The last of the prophetical books," says Bishop Lowth, "that of Malachi, is written in a kind of middle style, which seems to indicate that the Hebrew poetry, from the time of the Babylonish captivity, was in a declining state, and being past its prime and vigour, was then fast verging towards the debility of age." Although this is probably true as to the state of Hebrew poetry in general, we do not see that it clearly follows from the style of Malachi's prophecy, the latter portion of which, at least, does not appear to be by any means wanting in force or elegance.
Verse 8. "Ye offer the blind for sacrifice," &c.-By consulting Lev. xxii. 20-24, the reader will perceive that the practices here specified were expressly forbidden by the Law. The feeling of proper reverence for God and the services of his altar would indeed alone have dictated that what was offered to Him should be the best and most perfect of its kind. Even the heathen were sensible of this propriety, and were careful that their victims were without blemish or imperfection. Thus, Homer, in the Iliad (i. 66), makes Achilles propose to consult some priest, prophet, or interpreter of dreams, to know whether the angry Apollo might not be
"Sooth'd with steam
Of lambs or goats unblemish'd.”—CowPER.
Indeed, it was required generally that the victims should not be lame, diseased, or sickly, or in any other than a good condition; or rather it was desired that they should be more above than below the average condition of their species. Pliny, in his chapter De Bubus (1. viii., c. 45), says, that no calf that could not go to the altar on its feet, but required to be carried, was acceptable to the gods; and that, in general, no lame victim was fit for sacrifice. The Jews theinselves seem, in the end, to have become remarkably particular, even above the law, as to the qualifications of the victims, if what Maimonides says be true, that there were no less than fifty blemishes (enumerated by him) which rendered an animal unfit to be offered on the Lord's altar.
1 He sharply reproveth the priests for neglecting
2 'If ye will not hear, and if ye will not lay it to heart, to give glory unto my name, saith the LORD of hosts, I will even send a curse upon you, and I will curse your blessings: yea, I have cursed them already, because ye did not lay it to heart. 3 Behold, I will corrupt your seed, and 'spread dung upon your faces, even the dung of your solemn feasts; and 'one shall take you away with it.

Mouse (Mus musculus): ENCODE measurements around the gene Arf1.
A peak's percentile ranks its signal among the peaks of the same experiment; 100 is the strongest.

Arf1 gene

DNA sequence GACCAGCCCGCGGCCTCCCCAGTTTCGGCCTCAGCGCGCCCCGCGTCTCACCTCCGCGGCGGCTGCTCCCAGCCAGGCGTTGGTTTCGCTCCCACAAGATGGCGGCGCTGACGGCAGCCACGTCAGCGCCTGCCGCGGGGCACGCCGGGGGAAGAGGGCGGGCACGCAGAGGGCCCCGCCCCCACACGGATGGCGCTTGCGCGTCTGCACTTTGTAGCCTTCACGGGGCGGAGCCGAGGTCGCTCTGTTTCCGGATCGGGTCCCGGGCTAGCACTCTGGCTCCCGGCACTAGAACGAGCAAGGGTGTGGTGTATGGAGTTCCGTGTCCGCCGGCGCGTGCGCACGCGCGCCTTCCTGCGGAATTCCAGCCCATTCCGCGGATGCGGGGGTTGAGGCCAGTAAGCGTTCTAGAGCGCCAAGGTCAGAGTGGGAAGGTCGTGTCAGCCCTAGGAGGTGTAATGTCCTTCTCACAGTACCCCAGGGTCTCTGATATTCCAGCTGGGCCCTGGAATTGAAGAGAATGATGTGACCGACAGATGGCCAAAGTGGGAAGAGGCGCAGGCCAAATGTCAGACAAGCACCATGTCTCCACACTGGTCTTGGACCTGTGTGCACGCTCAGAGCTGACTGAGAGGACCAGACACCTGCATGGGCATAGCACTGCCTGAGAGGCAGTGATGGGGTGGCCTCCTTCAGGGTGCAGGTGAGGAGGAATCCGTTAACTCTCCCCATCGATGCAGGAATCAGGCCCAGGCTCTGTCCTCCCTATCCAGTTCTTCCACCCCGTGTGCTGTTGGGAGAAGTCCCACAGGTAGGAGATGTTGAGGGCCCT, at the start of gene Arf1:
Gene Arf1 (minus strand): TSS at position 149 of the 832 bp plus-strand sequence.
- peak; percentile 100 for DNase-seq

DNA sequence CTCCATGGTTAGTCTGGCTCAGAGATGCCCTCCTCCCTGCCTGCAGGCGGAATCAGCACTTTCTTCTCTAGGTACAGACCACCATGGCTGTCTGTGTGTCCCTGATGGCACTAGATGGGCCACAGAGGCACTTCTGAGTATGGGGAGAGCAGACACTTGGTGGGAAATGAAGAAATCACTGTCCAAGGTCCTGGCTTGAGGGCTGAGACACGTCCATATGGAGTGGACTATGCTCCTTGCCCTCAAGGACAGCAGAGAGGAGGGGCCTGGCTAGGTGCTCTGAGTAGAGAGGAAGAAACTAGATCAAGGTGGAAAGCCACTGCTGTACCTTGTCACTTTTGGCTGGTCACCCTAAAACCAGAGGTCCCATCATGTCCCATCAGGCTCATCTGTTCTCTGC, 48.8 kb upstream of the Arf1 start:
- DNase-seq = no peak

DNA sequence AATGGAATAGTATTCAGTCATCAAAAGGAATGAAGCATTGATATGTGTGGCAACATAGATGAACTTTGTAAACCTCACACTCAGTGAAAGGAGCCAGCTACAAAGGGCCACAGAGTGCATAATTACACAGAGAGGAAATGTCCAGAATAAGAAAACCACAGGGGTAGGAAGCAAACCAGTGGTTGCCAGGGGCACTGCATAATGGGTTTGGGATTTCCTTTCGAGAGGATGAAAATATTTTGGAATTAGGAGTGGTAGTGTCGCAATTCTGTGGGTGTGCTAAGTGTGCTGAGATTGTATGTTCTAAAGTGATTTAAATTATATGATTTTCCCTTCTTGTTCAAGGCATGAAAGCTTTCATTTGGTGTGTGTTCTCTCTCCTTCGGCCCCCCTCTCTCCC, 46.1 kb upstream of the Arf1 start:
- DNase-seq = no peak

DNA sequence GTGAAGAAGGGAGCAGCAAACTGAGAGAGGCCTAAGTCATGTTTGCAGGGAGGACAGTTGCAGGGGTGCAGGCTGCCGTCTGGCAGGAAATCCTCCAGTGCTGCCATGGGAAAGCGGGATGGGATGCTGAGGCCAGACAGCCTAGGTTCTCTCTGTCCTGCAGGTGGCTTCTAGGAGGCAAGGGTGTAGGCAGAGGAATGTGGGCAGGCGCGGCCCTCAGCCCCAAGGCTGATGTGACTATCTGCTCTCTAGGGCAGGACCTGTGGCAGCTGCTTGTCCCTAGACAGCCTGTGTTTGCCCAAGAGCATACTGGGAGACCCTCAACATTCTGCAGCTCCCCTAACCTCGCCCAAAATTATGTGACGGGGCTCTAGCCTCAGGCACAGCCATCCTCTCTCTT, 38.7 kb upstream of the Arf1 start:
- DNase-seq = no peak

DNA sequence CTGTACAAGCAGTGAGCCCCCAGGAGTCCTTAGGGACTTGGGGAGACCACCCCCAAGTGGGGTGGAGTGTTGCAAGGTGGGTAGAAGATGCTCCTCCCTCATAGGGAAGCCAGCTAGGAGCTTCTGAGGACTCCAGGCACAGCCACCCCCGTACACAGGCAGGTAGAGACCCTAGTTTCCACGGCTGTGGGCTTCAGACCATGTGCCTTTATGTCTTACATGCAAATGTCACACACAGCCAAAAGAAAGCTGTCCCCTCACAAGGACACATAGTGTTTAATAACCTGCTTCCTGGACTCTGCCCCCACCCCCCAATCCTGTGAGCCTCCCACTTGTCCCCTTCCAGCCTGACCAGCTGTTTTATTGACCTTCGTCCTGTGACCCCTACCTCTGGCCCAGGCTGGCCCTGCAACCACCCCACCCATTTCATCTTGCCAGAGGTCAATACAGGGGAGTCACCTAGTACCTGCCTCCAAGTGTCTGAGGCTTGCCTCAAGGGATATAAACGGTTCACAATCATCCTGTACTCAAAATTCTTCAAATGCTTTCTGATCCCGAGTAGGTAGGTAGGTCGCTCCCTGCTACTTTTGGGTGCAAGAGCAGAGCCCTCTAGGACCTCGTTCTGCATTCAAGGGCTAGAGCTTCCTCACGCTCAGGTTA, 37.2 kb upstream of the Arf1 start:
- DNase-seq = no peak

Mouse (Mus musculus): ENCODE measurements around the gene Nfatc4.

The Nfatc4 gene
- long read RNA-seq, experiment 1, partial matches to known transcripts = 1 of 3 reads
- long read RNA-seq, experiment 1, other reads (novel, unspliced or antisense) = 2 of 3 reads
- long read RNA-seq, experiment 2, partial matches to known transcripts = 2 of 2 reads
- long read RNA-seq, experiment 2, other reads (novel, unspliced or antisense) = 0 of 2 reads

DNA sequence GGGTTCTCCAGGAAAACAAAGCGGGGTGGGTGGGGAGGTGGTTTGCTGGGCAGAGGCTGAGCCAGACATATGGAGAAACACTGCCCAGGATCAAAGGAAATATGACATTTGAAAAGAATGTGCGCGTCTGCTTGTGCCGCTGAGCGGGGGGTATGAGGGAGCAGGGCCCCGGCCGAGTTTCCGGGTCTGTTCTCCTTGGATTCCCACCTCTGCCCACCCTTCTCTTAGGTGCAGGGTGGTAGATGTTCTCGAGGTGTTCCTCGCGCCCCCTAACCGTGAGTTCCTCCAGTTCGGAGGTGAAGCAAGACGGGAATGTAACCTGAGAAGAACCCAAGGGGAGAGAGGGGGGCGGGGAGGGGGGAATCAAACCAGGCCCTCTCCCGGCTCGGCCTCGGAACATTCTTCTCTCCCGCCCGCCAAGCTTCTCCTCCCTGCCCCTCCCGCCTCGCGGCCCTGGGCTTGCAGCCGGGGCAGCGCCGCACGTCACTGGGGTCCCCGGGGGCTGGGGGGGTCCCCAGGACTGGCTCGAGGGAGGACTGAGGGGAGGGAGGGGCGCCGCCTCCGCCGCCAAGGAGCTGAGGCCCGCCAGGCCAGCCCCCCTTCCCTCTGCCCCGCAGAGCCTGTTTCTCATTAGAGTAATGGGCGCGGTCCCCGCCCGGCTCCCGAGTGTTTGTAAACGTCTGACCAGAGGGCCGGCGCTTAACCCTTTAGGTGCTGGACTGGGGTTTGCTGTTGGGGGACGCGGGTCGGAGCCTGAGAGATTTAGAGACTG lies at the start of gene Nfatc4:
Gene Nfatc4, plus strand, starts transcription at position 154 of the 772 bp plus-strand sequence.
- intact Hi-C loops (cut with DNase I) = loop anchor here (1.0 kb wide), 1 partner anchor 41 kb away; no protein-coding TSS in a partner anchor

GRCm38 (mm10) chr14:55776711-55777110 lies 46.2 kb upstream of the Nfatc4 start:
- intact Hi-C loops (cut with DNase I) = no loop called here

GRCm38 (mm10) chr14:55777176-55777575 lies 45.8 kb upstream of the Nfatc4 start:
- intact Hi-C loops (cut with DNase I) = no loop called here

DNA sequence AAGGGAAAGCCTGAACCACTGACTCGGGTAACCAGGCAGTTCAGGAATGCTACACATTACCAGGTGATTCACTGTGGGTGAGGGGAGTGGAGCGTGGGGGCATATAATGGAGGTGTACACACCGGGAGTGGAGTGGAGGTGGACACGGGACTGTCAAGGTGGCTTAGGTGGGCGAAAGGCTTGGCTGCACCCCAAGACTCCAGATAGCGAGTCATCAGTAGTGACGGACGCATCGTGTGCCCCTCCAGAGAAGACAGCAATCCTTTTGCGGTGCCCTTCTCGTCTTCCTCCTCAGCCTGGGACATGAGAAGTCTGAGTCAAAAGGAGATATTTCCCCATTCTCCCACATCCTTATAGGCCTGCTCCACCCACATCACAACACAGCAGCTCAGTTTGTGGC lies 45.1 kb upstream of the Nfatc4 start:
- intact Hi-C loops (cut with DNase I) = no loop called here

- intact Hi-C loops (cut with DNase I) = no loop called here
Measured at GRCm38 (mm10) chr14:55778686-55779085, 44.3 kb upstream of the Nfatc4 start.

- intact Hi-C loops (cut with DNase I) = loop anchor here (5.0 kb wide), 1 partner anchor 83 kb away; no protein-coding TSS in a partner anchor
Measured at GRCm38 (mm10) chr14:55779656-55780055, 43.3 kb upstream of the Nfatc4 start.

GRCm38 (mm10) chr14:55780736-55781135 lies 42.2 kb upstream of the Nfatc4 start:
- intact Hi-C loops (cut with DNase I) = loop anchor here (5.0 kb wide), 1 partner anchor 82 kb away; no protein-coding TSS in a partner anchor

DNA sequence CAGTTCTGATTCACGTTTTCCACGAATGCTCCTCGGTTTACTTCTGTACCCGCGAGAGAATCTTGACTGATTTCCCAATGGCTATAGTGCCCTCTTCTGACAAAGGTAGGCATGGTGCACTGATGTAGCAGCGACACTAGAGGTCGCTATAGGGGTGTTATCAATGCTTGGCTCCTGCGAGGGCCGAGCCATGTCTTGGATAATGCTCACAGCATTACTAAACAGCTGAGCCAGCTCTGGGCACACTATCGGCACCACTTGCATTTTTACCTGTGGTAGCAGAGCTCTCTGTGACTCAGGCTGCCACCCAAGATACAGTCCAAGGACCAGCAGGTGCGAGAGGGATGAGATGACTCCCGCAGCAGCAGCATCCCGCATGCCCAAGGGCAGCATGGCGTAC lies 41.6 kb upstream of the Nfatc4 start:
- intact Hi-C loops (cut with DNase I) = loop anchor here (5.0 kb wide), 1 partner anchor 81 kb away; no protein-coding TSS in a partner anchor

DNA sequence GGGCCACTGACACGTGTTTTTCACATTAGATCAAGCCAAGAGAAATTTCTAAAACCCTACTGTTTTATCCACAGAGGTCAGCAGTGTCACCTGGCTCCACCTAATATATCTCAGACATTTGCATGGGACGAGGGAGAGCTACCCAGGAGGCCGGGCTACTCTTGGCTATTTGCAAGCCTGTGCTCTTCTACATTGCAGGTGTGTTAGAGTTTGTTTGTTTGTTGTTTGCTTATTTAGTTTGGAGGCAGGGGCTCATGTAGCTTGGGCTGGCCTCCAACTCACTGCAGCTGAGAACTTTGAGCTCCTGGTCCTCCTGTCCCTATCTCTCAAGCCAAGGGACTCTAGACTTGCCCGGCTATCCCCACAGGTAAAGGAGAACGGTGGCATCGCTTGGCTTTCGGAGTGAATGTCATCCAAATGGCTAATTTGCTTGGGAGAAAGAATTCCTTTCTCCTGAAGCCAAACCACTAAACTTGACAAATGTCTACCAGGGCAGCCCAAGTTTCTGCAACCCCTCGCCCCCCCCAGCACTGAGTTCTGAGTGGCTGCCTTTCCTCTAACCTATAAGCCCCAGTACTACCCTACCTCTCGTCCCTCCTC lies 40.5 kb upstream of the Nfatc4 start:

4 And ye shall know that I have sent this commandment unto you, that my covenant might be with Levi, saith the LORD of hosts.
5 My covenant was with him of life and peace; and I gave them to him for the fear wherewith he feared me, and was afraid be
1 Levit. 26. 14, &c. Deut. 28. 15, &c.
6 The law of truth was in his mouth, and iniquity was not found in his lips: he walked with me in peace and equity, and did turn many away from iniquity.
7 For the priest's lips should keep knowledge, and they should seek the law at his mouth: for he is the messenger of the LORD of hosts.
2 Or, reprove.
8 But ye are departed out of the way; ye have caused many to 'stumble at the law; ye have corrupted the covenant of Levi, saith the LORD of hosts.
9 Therefore have I also made you contemptible and base before all the people, according as ye have not kept my ways, but "have been partial in the law.
10 Have we not all one father? hath not one God created us? why do we deal treacherously every man against his brother, by profaning the covenant of our fathers?
11 Judah hath dealt treacherously, and an abomination is committed in Israel and in Jerusalem; for Judah hath profaned the holiness of the LORD which he loved, and hath married the daughter of a strange god. Or, it shall take you away to it. 5 Or, fall in the law, 8 Ephes. 4 6. "Or, ought to love
3 Heb. scatter. 7 Heb accepted faces.